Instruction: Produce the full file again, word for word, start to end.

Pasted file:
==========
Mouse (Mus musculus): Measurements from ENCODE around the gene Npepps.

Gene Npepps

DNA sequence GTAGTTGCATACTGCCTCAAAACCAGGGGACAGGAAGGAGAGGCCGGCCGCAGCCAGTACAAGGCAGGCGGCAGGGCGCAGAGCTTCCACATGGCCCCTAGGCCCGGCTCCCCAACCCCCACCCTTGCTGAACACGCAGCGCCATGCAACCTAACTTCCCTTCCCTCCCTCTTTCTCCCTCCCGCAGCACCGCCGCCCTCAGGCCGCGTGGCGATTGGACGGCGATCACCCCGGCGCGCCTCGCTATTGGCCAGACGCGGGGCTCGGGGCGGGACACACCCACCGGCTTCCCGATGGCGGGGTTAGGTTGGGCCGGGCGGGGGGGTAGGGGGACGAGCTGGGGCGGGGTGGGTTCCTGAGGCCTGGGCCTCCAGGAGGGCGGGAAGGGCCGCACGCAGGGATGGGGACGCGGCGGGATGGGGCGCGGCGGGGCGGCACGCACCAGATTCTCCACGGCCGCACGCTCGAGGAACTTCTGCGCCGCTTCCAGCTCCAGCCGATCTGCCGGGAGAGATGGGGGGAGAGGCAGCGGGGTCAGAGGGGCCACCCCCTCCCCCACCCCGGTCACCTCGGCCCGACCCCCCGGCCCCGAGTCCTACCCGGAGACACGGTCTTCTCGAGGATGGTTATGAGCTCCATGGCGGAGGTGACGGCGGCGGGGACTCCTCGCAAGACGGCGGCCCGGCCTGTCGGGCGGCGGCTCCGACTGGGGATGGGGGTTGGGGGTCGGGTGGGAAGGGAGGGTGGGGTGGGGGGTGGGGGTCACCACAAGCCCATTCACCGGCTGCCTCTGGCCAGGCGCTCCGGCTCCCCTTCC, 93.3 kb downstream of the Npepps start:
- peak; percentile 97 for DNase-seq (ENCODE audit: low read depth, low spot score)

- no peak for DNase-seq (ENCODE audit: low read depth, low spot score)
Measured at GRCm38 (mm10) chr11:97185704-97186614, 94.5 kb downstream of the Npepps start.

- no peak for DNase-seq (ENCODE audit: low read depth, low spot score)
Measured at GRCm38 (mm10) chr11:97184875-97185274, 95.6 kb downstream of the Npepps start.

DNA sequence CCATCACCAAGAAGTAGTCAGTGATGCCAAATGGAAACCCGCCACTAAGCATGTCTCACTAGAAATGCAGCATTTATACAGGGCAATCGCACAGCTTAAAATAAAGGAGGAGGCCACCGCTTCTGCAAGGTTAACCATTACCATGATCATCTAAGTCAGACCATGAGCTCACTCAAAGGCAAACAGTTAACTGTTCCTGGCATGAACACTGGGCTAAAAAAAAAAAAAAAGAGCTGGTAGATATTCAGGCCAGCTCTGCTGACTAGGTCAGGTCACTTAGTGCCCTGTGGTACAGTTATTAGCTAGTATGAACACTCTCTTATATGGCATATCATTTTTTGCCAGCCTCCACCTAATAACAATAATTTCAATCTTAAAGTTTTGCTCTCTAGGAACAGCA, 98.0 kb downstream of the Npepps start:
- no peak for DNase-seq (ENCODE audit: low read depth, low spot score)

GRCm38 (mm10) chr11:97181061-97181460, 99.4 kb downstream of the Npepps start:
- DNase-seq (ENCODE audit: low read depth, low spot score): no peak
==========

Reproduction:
Mouse (Mus musculus): Measurements from ENCODE around the gene Npepps.

Gene Npepps

DNA sequence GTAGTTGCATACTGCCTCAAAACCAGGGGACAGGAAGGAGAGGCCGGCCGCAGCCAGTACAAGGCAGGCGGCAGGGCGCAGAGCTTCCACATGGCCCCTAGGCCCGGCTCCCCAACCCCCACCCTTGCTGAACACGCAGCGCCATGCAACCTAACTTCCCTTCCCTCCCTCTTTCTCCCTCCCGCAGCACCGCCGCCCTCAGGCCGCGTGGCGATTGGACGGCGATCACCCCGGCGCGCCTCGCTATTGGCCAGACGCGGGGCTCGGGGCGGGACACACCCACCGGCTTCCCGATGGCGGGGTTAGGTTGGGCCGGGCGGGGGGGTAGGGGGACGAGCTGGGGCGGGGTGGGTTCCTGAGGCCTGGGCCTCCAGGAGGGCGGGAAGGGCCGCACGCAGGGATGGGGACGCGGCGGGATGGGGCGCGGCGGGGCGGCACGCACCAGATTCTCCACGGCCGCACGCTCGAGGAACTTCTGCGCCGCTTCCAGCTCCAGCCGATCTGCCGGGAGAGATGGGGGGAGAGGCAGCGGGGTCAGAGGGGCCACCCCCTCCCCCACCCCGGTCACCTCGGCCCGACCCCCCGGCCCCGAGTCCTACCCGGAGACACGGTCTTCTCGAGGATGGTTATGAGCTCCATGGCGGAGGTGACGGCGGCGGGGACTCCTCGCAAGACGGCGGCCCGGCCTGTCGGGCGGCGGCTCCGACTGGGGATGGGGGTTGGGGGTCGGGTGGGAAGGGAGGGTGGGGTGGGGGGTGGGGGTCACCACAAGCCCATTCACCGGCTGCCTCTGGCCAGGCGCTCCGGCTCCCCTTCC, 93.3 kb downstream of the Npepps start:
- peak; percentile 97 for DNase-seq (ENCODE audit: low read depth, low spot score)

- no peak for DNase-seq (ENCODE audit: low read depth, low spot score)
Measured at GRCm38 (mm10) chr11:97185704-97186614, 94.5 kb downstream of the Npepps start.

- no peak for DNase-seq (ENCODE audit: low read depth, low spot score)
Measured at GRCm38 (mm10) chr11:97184875-97185274, 95.6 kb downstream of the Npepps start.

DNA sequence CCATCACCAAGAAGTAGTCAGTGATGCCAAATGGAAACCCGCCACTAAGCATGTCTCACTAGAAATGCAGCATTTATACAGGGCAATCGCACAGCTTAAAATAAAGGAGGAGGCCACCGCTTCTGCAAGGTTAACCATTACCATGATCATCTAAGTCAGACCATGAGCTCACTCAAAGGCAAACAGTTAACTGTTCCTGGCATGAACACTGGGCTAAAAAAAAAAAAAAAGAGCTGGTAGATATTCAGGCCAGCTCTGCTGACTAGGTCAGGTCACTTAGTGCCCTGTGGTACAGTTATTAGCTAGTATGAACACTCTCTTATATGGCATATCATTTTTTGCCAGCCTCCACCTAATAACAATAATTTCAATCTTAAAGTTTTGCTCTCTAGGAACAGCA, 98.0 kb downstream of the Npepps start:
- no peak for DNase-seq (ENCODE audit: low read depth, low spot score)

GRCm38 (mm10) chr11:97181061-97181460, 99.4 kb downstream of the Npepps start:
- DNase-seq (ENCODE audit: low read depth, low spot score): no peak